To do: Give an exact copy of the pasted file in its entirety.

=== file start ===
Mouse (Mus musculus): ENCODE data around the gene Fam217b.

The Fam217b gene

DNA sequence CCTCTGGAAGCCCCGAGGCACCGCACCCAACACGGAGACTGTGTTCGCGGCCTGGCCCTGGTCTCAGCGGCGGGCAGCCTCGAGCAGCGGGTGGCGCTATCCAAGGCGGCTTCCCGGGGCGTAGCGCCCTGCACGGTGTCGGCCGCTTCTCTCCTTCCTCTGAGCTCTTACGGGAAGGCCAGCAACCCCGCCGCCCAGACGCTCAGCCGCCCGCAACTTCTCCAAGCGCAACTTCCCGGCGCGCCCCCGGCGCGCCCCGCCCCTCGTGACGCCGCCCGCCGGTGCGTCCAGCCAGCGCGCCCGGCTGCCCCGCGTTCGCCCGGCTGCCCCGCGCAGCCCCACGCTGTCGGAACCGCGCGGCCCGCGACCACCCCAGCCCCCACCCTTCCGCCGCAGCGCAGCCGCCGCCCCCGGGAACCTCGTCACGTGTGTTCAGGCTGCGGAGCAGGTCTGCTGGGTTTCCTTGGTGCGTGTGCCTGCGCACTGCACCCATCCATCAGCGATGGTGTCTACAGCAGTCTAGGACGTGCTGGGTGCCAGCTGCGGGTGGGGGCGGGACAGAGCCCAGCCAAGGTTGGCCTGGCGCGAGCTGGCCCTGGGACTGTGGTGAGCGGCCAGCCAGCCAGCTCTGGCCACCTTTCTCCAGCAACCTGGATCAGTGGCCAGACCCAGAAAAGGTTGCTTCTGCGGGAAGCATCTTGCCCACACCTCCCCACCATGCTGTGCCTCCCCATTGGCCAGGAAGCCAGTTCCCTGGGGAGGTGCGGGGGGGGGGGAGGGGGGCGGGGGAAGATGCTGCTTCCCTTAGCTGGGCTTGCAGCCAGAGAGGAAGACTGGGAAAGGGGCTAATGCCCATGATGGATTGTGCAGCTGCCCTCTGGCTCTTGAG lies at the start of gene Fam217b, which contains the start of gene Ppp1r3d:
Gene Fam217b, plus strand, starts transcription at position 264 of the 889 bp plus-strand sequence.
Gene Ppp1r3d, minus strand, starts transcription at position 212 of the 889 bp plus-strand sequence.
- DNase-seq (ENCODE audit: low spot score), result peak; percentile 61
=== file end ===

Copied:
Mouse (Mus musculus): ENCODE data around the gene Fam217b.

The Fam217b gene

DNA sequence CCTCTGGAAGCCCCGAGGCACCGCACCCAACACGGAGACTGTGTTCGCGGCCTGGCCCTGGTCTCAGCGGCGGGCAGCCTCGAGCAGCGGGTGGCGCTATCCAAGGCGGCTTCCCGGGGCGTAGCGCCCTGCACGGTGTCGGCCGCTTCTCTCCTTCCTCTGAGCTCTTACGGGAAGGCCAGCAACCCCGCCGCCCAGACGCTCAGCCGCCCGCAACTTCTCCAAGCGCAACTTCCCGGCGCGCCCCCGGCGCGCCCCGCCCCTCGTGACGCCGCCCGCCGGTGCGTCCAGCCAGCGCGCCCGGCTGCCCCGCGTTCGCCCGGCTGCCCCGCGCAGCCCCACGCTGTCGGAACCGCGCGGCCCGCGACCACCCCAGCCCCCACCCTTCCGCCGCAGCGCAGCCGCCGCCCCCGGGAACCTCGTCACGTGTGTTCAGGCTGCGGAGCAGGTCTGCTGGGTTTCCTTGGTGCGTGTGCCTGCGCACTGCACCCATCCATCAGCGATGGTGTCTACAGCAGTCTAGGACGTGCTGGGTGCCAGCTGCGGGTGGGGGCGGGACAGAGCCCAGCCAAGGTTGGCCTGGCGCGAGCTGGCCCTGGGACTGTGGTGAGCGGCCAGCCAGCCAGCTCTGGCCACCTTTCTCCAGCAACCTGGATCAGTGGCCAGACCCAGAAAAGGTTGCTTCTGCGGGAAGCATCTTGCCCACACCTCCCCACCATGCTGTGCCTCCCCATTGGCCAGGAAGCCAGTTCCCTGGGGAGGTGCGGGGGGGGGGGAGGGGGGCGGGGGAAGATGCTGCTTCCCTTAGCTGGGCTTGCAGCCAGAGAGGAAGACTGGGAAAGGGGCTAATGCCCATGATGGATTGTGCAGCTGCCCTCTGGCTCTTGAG lies at the start of gene Fam217b, which contains the start of gene Ppp1r3d:
Gene Fam217b, plus strand, starts transcription at position 264 of the 889 bp plus-strand sequence.
Gene Ppp1r3d, minus strand, starts transcription at position 212 of the 889 bp plus-strand sequence.
- DNase-seq (ENCODE audit: low spot score), result peak; percentile 61